Author Archives: Kedesh

Fixing Our Perspective

thewayjesuslovesAs humans we like to fix things. Or to get new things to replace the things that don’t work the way we’d like them to.

Sometimes, we think we can fix other people too.

This can be motivated by selfishness – such as when we want others to fit a mold based on our personal preferences and ideals, or when we want people to stop doing something just because it annoys us. Other times, it’s motivated by love. We may truly believe that it will benefit others if they do things differently.

But even when we have the best of intentions, we can often hurt rather than help others through the way we expect them to change. Continue reading

Something Out of Nothing

And not being weak in faith, he did not consider his own body, already dead (since he was about a hundred years old), and the deadness of Sarah’s womb. (Rom 4:19)

I had never noticed before that the Bible called Abraham’s body already dead. And this is repeated in Hebrews 11:12 as well: from one man, and him as good as dead, were born as many as the stars of the sky in multitude.

It is no wonder that Abraham himself doubted upon first hearing that he would have descendants. Scientifically and logically speaking, Abraham and Sarah could not have children. Continue reading

Our Rock

There are days when it’s nice to know that there’s someone or something we can always count on. That if every single possible thing were to go wrong that day, what we rely on will still be there at the end of the day. This is our comfort, our rock. For some, it may be a person – a parent, a friend, or a spouse. For others, one’s stellar career, hard-earned savings, or own ability.

As long as these things remain constant, we can be completely content. But what happens when our reliance is not as unchanging as we thought? We may find out that the future of our company is not as secure as we thought or that our parents’ health is failing. When that happens, is God – our solid Rock – near us to help us? Continue reading

If I Really Had to Choose…

If I had to choose…
Between You and my favorite things –

the things I have collected since my youth,
cherished gifts from my favorite people,
the everyday comforts I have grown accustomed to

– the choice is easy.
I would choose You.

For You are lasting, and those things are not.
I could live without things, but I can’t survive without You. Continue reading

A Faith that Refuses to be Shaken

Have you ever been in the midst of a tough situation and turned to God, only for things to take a turn for the worse?

Recorded in three of the gospels is the story of a father who could have lost faith multiple times.

First, the father brought his boy to the disciples, but they were unable to cast out the demon. The father could have turned away forlornly and left to find another source of healing. But instead, the father stayed, even when the scribes started a dispute with the disciples about their failed attempt. The father stayed, and because of that, he met Jesus face-to-face.

To the reader, Jesus’ arrival on the scene is the turning point of the story. But the father could not have known that. When Jesus arrived, his son only appeared to get worse. As soon as the demon saw Jesus approaching, he immediately threw the boy to the ground and convulsed him so that the boy wallowed, foaming at the mouth. This must have been painful for the father to watch and endure. After all, he had watched the demon bruise his son and throw him into both fire and water since childhood; could this time be any different? Nevertheless, the father stayed and asked Jesus for help.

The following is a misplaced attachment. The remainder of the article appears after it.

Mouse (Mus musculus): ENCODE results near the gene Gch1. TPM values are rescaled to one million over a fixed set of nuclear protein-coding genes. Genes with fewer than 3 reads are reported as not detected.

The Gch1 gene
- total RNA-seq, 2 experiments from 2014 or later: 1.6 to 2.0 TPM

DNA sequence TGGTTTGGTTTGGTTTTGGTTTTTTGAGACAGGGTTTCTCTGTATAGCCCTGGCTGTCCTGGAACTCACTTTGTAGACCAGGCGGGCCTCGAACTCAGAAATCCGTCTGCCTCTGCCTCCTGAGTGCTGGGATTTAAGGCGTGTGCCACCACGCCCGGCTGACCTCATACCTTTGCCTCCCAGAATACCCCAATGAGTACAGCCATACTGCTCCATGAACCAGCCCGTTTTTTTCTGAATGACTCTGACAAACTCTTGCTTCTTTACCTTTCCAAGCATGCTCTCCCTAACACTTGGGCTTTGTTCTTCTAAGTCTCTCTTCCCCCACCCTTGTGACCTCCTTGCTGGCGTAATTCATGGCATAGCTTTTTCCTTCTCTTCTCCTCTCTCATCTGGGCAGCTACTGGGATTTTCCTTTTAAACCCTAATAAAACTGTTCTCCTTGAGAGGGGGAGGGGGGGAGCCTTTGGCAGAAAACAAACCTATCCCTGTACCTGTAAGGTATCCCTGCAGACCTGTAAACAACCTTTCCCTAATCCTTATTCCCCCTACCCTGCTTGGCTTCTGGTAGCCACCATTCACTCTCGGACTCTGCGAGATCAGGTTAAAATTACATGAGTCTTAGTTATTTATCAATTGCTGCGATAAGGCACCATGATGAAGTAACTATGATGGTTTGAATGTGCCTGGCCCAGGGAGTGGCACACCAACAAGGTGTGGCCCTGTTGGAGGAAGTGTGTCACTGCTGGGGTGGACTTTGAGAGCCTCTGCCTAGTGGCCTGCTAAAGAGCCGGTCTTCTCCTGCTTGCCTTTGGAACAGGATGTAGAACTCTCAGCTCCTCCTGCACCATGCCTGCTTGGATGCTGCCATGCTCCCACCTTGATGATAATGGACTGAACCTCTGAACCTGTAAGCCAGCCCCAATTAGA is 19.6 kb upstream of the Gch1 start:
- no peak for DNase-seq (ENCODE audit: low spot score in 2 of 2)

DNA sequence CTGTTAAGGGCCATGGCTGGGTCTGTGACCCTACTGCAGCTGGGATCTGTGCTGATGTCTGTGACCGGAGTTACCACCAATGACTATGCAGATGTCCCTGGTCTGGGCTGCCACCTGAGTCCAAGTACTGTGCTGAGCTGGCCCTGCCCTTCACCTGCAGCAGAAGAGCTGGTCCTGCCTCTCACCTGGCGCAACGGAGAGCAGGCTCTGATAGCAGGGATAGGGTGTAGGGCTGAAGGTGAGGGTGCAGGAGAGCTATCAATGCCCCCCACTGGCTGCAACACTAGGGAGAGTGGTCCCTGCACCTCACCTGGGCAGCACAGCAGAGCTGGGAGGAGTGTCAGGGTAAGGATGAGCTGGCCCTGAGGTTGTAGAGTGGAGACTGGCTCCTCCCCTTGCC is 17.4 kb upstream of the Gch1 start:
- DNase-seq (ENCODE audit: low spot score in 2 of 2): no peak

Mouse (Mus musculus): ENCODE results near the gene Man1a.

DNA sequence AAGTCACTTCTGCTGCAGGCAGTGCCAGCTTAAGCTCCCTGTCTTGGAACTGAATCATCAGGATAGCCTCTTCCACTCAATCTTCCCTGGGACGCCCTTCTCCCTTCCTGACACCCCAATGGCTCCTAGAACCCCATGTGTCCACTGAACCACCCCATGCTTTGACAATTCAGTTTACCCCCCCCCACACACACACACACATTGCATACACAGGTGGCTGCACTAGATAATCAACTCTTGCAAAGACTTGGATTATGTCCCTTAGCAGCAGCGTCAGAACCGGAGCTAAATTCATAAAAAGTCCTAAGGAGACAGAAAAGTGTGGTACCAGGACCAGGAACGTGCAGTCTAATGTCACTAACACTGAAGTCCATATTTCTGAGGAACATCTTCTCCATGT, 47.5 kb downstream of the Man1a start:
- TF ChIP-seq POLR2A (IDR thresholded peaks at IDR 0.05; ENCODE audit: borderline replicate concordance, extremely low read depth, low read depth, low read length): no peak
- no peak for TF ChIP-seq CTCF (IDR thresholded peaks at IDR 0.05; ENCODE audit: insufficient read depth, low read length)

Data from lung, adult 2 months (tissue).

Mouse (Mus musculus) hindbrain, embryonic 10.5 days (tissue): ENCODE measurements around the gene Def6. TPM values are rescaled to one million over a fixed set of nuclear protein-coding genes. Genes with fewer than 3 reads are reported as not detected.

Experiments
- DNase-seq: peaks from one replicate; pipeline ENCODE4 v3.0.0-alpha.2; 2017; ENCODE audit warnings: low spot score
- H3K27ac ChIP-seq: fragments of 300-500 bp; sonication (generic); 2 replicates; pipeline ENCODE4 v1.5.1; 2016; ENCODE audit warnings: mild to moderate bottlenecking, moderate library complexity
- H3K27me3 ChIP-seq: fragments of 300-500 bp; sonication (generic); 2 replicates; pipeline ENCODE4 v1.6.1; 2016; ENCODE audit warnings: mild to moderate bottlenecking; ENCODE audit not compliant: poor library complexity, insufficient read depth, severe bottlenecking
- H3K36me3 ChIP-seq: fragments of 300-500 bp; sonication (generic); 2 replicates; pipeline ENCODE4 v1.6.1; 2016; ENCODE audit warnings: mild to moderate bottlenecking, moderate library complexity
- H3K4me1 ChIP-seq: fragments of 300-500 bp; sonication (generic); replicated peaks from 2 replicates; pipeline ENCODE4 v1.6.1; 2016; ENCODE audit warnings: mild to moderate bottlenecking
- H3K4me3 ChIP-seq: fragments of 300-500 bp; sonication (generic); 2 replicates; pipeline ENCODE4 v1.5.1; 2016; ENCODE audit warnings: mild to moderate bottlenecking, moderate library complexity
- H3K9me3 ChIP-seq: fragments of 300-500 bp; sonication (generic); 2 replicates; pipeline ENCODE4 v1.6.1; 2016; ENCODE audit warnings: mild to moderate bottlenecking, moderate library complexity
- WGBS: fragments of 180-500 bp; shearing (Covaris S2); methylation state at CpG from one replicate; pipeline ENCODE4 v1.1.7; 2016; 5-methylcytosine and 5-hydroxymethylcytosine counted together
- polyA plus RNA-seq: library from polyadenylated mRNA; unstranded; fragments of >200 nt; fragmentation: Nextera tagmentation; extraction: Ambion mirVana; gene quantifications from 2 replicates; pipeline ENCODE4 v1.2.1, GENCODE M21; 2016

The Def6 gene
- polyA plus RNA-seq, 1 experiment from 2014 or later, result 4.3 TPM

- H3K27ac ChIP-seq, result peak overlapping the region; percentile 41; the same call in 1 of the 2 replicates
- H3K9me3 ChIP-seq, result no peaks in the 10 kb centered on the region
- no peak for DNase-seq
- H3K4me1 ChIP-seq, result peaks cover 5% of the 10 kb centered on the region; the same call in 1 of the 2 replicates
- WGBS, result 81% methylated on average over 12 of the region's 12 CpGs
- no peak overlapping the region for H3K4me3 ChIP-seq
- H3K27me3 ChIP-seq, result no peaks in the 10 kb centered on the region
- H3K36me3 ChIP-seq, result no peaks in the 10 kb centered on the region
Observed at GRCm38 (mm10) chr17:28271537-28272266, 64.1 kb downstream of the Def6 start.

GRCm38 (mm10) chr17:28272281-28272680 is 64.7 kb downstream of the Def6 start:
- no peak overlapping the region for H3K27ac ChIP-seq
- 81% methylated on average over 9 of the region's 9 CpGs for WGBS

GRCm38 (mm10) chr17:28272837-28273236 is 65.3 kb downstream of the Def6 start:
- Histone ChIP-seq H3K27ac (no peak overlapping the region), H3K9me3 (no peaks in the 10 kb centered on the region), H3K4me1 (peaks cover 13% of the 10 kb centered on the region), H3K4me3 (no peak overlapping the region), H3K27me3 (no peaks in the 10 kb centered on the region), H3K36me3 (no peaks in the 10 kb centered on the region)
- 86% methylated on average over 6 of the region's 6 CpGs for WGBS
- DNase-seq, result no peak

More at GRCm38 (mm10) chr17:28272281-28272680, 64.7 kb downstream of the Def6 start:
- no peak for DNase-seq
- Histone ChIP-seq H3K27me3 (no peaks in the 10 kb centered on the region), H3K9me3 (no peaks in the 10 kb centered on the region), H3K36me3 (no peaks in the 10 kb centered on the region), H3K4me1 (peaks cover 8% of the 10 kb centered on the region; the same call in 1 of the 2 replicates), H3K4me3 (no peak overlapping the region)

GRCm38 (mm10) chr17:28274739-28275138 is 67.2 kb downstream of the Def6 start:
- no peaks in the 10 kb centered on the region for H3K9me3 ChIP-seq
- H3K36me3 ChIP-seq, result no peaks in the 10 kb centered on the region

The events leading up to this point must have dealt some blows to this father’s faith (and perhaps understandably so). Therefore, his plea was “if You can do anything, have compassion on us and help us” (Mk 9:22, emphasis added). He was unsure of Jesus’ ability to heal his son. After all, his followers (much to their embarrassment) were unsuccessful. His son’s current state also looked unpromising. He was also unsure of Jesus’ compassion. Luke records the father as saying “Teacher, I implore You, look on my son, for this is my only child (Lk 9:38).” He dearly loved his son but he did not know whether Jesus cared enough to help. The father had doubts, but he acknowledged them honestly. In the end, the father saved his son not because he had the perfect unshakable faith, but because he earnestly asked for aid in overcoming his doubts.

As a result, the demon cried out, convulsed the son, and left the son looking as if he were dead. With people all around him whispering that his son has died, at this very critical moment, Jesus did not disappoint the father. When Jesus returned his son to him, his son was not only cured but cured for good. Jesus had commanded the evil spirit to never return, so though this experience may have been very taxing, he would never need to go through it again.

We, just like this father, may go through faith-shaking times in our lives. When we are in difficulties and it feels like our prayers are in vain, do we have the faith to still bring our troubles to Him? If the situation worsens, do our pain and suffering cause us to leave God? Do we acknowledge our unbelief and ask God for help, crying out with tears as the father did? If we do all of these, all that is left for us to do is to wait. When things look like they are at their worst, remember that it is not the end yet.